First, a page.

Patricia Highsmith also does the "first person" view of the disturbed mind very well.  I'm sure someone could make a good melodrama noir out of Edith's Diary.

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Cornell Woolrich and his various pseudonyms, I believe he has the most stories that were turned into Classic Noirs:

 

Deadline At Dawn

The Phantom Lady

Black Angel

The Chase

Fall Guy 

Fear In The Night

The Guilty

I Wouldn't Be In Your Shoes

The Night Has A Thousand Eyes

Nightmare

No Man Of Her Own

Street Of Chance

The Window

 

Add [post Noirs, Rear Window & The Bride Wore Black

 

Yes - read Woolrich!   His fiction brought me into Noir from Horror fiction. 

 

The universe Woolrich paints is bigger and darker than most of those I have read in other hard boiled fiction.  Often it feels more akin to HP Lovecraft than crime fiction.  Things happen out of the blue (literally dropping from the sky as I remember one story) that changes people permanently and not for the good.  Cause and effect do not balance here.  Forces act on people with no malice or intent - and personal intent or actions are meaningless.  As with Lovecraft stories, it's almost better not to glimpse the sheer incomprehensiveness of this universe as it can drive you mad.

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anyone mention David Goodis? His book "Dark Passage" (which the Bogie & Bacall movie of the same name is based on) is awesome. The movie is true to the book (in most aspects), but the book provides a lot of depth and background on the characters and their relationships, which I really enjoyed, since some of those subtle nuances can be lost in a movie adaptation. Apparently, Goodis was famous for writing extremely bleak depressing stories, so I haven't tried too much of his other works except for a few short stories. I think "Dark Passage" is actually considered one of his more optimistic works. :)

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anyone mention David Goodis? His book "Dark Passage" (which the Bogie & Bacall movie of the same name is based on) is awesome. The movie is true to the book (in most aspects), but the book provides a lot of depth and background on the characters and their relationships, which I really enjoyed, since some of those subtle nuances can be lost in a movie adaptation. Apparently, Goodis was famous for writing extremely bleak depressing stories, so I haven't tried too much of his other works except for a few short stories. I think "Dark Passage" is actually considered one of his more optimistic works. :)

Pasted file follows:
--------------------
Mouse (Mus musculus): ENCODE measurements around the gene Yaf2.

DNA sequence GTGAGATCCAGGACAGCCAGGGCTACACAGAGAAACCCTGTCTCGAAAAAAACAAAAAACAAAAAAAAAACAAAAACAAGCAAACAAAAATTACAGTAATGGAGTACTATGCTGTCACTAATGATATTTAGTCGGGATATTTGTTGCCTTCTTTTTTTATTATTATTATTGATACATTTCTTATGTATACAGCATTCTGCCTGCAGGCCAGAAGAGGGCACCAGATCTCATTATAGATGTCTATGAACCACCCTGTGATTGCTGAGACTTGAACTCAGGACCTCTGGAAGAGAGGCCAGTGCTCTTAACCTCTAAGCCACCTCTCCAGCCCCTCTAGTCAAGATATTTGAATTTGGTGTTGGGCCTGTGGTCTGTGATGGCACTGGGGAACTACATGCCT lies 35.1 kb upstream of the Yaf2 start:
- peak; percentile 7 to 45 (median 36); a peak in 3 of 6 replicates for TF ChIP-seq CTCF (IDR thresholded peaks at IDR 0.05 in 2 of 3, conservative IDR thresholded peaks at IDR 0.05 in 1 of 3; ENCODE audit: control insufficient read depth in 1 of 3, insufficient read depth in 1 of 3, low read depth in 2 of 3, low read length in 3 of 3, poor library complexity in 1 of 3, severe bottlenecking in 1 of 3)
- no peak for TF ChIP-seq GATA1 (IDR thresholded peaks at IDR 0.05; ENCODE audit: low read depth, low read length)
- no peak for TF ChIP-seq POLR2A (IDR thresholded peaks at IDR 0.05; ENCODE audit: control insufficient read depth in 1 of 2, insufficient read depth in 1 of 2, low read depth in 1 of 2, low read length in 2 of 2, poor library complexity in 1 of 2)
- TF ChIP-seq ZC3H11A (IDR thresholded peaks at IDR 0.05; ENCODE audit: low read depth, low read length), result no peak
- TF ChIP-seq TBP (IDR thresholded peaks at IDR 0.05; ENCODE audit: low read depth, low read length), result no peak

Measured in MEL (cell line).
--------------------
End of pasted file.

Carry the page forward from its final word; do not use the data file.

I always wondered if in the book the escaped con in DP got away or not.   Of course he had to in the movie since this was a movie designed to feature Bogie and Bacall,  and therefore it had to have a happy,  romantic ending  (Jack Warner wouldn't have it any other way).     But a bleak ending were the cops catch the guy leaving Madge's apartment after she jumps out the window just as Bacall's character comes to confront Madge would have been more 'true'.    Just image a shot of Bacall's face as she looks at his dead body.   

 

(oh and in the book how does Madge die?).

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anyone mention David Goodis? His book "Dark Passage" (which the Bogie & Bacall movie of the same name is based on) is awesome. The movie is true to the book (in most aspects), but the book provides a lot of depth and background on the characters and their relationships, which I really enjoyed, since some of those subtle nuances can be lost in a movie adaptation. Apparently, Goodis was famous for writing extremely bleak depressing stories, so I haven't tried too much of his other works except for a few short stories. I think "Dark Passage" is actually considered one of his more optimistic works. :)

Terrific film.  Thanks for the Goodis tip.  I'll have a look and add him to the James M Cain and Cornell Woolrich reading list.  Now, I'm interested in how Madge dies, too !!  Agnes Moorehead is just so terrific in Dark Passage.  One of Orson Welles' great discoveries. The Mercury Theater group also did radio, as well as stage.  Are there aspects of radio that could have had an influence on noir?